De Abadia-Peixoto v. DHS (Shackling in Immigration Court)
A class action settlement ending the blanket policy of shackling adult detainees in immigration court, regardless of their history or capacity for disruption.
On Jan. 23, 2014, the District Court preliminarily approved a class action settlement in this case. The Court has ordered the parties to provide notice of the settlement terms to members of the settlement class so that they can file objections to the settlement agreement before the Court’s final approval hearing on April 10, 2014.
Notice of Proposed Class Action Settlement
The settlement class includes: All adult immigration detainees who have or will have proceedings in San Francisco Immigration Court between December 23, 2011 to April 10, 2017.
The court-approved notice to class members is available in the following languages:
- Chinese: 集体诉讼拟议和解通知
In August 2011, the American Civil Liberties Union Foundation of Northern California (ACLU-NC), the Lawyers' Committee for Civil Rights of the San Francisco Bay Area (Lawyers' Committee), and Wilson Sonsini Goodrich & Rosati (WSGR) filed a class action suit against the Department of Homeland Security (DHS) and the U.S. Immigrations and Customs Enforcement Agency (ICE) on behalf of adult immigration detainees, all of whom were forced to appear in immigration court shackled at the wrists, waist, and ankles, regardless of their history or capacity for disruption.
At the time the complaint was filed, there were no channels to challenge application of the practice based on individual risk level, potential for flight or medical care needs. People are held in immigration detention for a variety of reasons, including because they could not raise the money to post bond, ICE or court officials believe they pose a flight risk or other possible danger, detention is mandatory under federal immigration law, or they are not eligible for bond because they have committed a crime of "moral turpitude," such as passing a bad check. The lawsuit asserted that being in detention—for one of these many reasons—is not a legitimate basis to subject individuals to shackles in immigration court.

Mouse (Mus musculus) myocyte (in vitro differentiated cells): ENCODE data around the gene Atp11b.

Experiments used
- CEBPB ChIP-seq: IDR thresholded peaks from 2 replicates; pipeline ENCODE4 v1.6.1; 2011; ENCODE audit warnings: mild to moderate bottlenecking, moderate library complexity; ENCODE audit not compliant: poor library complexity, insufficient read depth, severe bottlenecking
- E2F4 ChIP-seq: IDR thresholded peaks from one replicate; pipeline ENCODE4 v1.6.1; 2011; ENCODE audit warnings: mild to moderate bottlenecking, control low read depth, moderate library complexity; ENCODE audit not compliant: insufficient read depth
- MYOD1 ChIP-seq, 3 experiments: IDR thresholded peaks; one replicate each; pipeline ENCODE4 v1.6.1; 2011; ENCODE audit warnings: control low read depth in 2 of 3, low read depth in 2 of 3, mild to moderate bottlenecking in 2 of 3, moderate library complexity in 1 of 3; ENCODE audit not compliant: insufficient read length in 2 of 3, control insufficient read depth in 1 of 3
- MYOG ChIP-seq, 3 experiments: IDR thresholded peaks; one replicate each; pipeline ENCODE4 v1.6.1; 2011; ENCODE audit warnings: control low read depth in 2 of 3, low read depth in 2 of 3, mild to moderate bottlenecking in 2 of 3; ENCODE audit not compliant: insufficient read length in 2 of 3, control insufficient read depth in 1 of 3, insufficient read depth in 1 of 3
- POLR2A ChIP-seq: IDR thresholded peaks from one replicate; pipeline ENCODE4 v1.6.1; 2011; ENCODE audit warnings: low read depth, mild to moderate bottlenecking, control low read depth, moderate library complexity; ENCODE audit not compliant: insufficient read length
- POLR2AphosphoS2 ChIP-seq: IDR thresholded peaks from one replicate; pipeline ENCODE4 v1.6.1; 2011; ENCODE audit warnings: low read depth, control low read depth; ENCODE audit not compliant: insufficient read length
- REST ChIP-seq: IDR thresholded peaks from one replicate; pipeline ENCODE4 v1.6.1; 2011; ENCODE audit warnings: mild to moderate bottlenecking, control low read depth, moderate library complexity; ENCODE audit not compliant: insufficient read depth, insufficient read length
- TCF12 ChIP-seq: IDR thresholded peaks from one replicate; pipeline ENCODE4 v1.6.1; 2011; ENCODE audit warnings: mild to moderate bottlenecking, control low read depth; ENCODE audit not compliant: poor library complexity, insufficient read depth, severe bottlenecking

The lawsuit was filed in U.S. District Court in San Francisco by four individuals on behalf of a class of people who are or will be detained for their immigration proceedings in San Francisco. The suit called for replacement of ICE's blanket policy on shackling detainees in San Francisco immigration court with a case-by-case policy that would protect due process rights while maintaining ICE's ability to use restraints as needed for individuals who pose a true security threat.
Uelian De Abadia-Peixoto, a 35-year-old woman from Brazil currently in immigration custody in Yuba County, is one of the plaintiffs in the suit. Ms. De Abadia, who has no history of violence or disruption in court, has plastic and steel plates in her knees, legs, feet, back, and head. The shackles used during transportation and in-court proceedings aggravate her previous injury and current medical condition. An asylum applicant and domestic violence survivor, Ms. De Abadia's injury from being shackled is intensified by the memories of being bound and raped by her abusive husband and his brother. At the time the complaint was filed, Ms. De Abadia had been placed in metal hand and leg restraints for travel to and participation in immigration court proceedings on about five occasions.
Another plaintiff in the case, who had developed permanent nerve damage, also due to a previous injury, experienced intense pain when he was shackled for his immigration court appearances. Neither of these plaintiffs had a history of violence or disruption in court; they would have posed no threat to the safety and security of the courtroom or threat of flight had they been allowed to appear without physical restraints.
The suit is expected to have national implications. ACLU Foundation of Northern California staff attorney Julia Harumi Mass was appointed class counsel along with attorneys from the Lawyers’ Committee for Civil Rights of the San Francisco Bay Area and Wilson Sonsini Goodrich & Rosati.